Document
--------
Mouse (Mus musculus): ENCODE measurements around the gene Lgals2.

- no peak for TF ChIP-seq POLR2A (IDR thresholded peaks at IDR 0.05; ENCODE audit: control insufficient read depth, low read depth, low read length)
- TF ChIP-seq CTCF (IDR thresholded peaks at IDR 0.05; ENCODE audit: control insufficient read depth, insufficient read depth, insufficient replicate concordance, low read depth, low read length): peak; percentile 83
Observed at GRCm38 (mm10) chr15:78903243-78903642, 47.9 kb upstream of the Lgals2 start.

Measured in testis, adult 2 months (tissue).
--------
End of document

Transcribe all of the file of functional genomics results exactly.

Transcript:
Mouse (Mus musculus): ENCODE measurements around the gene Lgals2.

- no peak for TF ChIP-seq POLR2A (IDR thresholded peaks at IDR 0.05; ENCODE audit: control insufficient read depth, low read depth, low read length)
- TF ChIP-seq CTCF (IDR thresholded peaks at IDR 0.05; ENCODE audit: control insufficient read depth, insufficient read depth, insufficient replicate concordance, low read depth, low read length): peak; percentile 83
Observed at GRCm38 (mm10) chr15:78903243-78903642, 47.9 kb upstream of the Lgals2 start.

Measured in testis, adult 2 months (tissue).